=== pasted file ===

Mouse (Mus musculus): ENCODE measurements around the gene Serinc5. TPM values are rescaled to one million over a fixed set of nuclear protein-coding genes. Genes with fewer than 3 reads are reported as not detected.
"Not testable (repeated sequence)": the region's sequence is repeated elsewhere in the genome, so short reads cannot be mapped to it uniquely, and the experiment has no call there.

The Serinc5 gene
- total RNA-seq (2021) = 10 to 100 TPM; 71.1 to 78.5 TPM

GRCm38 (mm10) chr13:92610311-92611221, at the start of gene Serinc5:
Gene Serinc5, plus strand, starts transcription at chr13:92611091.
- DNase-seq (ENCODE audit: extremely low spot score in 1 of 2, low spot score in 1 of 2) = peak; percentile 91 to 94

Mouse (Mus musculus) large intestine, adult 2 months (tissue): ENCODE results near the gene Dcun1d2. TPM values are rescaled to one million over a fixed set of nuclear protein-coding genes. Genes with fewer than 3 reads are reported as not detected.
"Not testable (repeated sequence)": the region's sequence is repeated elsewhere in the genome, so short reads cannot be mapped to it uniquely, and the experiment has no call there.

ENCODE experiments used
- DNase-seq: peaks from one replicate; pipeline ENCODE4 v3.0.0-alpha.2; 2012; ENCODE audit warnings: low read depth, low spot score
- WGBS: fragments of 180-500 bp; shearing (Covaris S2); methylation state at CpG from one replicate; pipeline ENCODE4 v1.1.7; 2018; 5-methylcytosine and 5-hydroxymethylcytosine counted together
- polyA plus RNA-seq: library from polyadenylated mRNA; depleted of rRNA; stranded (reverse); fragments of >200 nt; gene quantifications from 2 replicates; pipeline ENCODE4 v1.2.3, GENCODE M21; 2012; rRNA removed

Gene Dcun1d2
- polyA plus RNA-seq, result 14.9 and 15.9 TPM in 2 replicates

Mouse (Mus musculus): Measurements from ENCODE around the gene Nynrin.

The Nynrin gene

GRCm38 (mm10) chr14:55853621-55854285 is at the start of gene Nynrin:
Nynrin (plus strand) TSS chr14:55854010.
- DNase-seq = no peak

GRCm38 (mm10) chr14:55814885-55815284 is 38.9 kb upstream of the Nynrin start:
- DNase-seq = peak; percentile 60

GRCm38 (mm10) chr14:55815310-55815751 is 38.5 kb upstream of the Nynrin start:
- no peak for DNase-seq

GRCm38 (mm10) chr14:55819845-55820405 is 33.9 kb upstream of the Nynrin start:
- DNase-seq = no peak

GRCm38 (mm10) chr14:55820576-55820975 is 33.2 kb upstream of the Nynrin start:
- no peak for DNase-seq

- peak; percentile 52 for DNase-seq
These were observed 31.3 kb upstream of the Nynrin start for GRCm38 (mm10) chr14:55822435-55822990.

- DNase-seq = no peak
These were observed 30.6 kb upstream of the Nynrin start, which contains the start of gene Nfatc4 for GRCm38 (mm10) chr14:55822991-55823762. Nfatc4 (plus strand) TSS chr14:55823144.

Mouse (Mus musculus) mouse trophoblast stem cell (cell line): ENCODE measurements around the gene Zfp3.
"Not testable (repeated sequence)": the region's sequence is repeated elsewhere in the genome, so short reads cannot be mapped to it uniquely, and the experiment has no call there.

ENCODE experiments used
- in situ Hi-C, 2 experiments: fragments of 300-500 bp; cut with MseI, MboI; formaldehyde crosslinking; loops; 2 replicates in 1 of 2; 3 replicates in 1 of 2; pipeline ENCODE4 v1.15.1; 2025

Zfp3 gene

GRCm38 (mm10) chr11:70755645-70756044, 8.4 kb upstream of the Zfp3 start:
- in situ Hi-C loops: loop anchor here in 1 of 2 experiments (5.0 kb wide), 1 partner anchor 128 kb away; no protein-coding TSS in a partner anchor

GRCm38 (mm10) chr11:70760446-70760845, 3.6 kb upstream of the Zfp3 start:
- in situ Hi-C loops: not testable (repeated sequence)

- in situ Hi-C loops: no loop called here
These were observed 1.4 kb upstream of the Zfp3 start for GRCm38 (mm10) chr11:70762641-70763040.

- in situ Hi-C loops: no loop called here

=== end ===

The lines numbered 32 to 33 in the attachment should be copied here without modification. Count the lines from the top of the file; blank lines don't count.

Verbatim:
These were observed 30.6 kb upstream of the Nynrin start, which contains the start of gene Nfatc4 for GRCm38 (mm10) chr14:55822991-55823762. Nfatc4 (plus strand) TSS chr14:55823144.

Mouse (Mus musculus) mouse trophoblast stem cell (cell line): ENCODE measurements around the gene Zfp3.